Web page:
Welcome to The Globe and Mail’s comment community. This is a space where subscribers can engage with each other and Globe staff.

We aim to create a safe and valuable space for discussion and debate. That means:

  • All comments will be reviewed by one or more moderators before being posted to the site. This should only take a few moments.
  • Treat others as you wish to be treated
  • Criticize ideas, not people
  • Stay on topic
  • Avoid the use of toxic and offensive language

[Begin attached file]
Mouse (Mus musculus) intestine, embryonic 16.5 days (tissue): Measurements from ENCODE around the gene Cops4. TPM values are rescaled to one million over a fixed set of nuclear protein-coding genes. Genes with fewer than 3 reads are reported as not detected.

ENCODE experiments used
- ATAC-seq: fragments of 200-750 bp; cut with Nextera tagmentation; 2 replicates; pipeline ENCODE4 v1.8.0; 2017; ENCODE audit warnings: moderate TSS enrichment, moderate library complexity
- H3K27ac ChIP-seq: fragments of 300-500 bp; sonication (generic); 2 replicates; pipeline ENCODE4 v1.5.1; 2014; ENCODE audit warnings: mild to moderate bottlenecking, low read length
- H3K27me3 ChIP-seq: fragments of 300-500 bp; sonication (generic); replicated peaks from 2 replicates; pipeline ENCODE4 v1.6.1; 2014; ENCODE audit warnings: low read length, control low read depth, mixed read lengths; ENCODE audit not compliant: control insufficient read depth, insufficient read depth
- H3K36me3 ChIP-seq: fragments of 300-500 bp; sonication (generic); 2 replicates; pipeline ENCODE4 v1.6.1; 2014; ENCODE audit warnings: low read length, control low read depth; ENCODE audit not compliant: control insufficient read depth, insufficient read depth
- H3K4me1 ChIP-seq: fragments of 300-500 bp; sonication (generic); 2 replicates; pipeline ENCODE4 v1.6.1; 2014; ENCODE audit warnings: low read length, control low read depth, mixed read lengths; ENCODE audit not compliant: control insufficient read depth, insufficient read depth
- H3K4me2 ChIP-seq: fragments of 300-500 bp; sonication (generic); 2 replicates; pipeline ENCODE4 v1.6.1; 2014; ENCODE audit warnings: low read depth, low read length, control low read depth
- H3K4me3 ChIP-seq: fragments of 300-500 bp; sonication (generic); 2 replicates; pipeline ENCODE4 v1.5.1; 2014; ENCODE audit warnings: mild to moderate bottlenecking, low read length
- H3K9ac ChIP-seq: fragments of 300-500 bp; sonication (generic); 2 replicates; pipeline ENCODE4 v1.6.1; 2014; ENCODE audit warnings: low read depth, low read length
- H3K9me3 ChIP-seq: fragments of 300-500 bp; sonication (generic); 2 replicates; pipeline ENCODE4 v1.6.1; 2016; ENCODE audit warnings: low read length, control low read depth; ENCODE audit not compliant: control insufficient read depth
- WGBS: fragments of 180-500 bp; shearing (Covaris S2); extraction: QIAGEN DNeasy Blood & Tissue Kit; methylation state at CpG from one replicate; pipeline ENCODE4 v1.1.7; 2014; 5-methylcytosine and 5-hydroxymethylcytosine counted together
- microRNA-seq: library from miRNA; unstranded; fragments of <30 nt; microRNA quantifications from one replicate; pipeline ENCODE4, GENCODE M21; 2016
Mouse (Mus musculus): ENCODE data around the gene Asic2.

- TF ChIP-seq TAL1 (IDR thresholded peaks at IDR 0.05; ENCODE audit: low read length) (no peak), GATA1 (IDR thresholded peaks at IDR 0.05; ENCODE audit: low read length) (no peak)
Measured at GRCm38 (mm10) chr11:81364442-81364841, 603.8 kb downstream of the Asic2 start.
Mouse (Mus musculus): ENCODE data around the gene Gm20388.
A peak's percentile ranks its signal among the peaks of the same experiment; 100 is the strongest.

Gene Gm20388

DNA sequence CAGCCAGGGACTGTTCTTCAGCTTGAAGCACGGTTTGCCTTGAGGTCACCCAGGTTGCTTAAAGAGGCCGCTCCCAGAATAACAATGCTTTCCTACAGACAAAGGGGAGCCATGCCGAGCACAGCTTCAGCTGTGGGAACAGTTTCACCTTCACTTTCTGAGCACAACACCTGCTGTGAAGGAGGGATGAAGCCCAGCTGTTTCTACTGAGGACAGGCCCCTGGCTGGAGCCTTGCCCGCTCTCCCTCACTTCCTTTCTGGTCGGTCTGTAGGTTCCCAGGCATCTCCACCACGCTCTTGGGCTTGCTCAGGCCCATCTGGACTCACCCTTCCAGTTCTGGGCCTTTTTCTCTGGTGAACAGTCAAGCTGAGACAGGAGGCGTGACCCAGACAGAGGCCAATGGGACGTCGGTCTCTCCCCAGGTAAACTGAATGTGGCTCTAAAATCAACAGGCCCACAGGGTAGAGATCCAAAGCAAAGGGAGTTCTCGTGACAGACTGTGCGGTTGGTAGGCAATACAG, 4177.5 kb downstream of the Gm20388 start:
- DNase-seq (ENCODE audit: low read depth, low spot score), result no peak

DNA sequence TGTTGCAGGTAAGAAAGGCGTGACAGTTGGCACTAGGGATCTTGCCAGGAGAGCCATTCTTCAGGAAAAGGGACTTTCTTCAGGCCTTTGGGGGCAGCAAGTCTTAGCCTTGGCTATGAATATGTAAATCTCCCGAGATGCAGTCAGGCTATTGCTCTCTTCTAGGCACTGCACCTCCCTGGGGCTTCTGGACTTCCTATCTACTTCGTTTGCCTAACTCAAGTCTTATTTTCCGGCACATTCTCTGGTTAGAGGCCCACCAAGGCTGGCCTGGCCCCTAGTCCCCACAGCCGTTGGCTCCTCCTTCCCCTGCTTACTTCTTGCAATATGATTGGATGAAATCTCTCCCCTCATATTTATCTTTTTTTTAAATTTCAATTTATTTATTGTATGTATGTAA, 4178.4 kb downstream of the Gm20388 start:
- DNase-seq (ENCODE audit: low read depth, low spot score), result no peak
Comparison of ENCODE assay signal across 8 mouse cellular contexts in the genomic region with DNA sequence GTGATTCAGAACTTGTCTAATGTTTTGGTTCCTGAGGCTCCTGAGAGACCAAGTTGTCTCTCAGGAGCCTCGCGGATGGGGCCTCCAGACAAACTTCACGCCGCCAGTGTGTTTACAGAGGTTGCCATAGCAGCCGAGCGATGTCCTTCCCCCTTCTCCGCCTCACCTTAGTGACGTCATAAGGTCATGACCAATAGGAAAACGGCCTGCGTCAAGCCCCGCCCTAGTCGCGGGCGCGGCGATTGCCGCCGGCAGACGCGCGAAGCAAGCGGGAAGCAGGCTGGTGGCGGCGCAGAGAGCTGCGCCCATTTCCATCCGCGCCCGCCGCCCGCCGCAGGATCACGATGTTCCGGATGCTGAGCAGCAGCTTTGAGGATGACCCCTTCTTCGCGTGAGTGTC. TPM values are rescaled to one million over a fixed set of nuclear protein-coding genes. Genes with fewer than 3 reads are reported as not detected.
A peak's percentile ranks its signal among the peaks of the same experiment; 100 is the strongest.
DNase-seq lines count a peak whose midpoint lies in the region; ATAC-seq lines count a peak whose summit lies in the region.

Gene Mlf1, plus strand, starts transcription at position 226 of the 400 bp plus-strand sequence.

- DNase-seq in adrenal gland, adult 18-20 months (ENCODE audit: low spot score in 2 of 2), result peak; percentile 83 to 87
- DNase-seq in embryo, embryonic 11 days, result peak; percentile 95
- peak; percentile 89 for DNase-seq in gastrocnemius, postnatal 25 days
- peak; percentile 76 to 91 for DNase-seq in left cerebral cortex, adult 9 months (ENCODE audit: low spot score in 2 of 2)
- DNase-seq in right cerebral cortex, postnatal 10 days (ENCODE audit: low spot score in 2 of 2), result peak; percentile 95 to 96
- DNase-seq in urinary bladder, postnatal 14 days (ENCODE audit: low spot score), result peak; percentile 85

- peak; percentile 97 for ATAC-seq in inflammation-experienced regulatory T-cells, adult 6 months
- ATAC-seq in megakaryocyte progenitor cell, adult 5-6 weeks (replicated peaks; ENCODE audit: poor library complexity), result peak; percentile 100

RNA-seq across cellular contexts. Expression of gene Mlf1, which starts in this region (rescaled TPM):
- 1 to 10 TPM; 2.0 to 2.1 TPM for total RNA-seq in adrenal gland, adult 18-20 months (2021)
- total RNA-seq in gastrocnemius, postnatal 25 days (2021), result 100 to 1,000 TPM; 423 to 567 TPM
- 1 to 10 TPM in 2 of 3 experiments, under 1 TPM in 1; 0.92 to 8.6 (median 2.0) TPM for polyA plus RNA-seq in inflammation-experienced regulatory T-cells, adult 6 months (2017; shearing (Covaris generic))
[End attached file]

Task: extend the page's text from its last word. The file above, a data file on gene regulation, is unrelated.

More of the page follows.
• Flag bad behaviour

Comments that violate our community guidelines will be removed. Commenters who repeatedly violate community guidelines may be suspended, causing them to temporarily lose their ability to engage with comments.

Read our community guidelines here

Discussion loading ...

Due to technical reasons, we have temporarily removed commenting from our articles. We hope to have this fixed soon. Thank you for your patience. If you are looking to give feedback on our new site, please send it along to feedback@globeandmail.com. If you want to write a letter to the editor, please forward to letters@globeandmail.com.
Cannabis pro newsletter